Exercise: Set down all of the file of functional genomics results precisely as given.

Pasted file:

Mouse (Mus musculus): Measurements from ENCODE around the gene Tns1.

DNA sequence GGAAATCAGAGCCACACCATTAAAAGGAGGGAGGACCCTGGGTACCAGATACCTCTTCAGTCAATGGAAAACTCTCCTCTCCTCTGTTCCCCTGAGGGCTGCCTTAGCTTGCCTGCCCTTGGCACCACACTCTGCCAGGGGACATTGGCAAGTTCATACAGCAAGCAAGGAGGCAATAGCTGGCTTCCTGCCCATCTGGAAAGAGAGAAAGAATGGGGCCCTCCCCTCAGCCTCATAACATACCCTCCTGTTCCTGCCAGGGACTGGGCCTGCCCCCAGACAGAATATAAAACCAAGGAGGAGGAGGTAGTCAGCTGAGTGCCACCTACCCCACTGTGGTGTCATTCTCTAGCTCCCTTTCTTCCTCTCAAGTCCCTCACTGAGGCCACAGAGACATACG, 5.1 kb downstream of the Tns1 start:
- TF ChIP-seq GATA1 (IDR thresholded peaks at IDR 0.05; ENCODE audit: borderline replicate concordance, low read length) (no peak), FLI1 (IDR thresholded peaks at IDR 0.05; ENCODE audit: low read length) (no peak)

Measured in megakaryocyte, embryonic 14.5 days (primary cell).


Mouse (Mus musculus): Measurements from ENCODE around the gene Tns1.

DNA sequence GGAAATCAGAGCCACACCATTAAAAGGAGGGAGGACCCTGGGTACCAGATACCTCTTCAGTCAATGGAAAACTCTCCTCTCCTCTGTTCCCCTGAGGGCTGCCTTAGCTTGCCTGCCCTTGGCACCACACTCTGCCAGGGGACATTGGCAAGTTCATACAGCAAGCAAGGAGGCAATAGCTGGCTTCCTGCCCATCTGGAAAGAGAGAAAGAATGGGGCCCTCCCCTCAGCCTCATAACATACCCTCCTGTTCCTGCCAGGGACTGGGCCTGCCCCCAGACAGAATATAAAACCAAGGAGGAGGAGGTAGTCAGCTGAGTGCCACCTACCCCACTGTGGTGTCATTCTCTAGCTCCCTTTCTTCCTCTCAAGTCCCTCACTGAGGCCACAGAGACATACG, 5.1 kb downstream of the Tns1 start:
- TF ChIP-seq GATA1 (IDR thresholded peaks at IDR 0.05; ENCODE audit: borderline replicate concordance, low read length) (no peak), FLI1 (IDR thresholded peaks at IDR 0.05; ENCODE audit: low read length) (no peak)

Measured in megakaryocyte, embryonic 14.5 days (primary cell).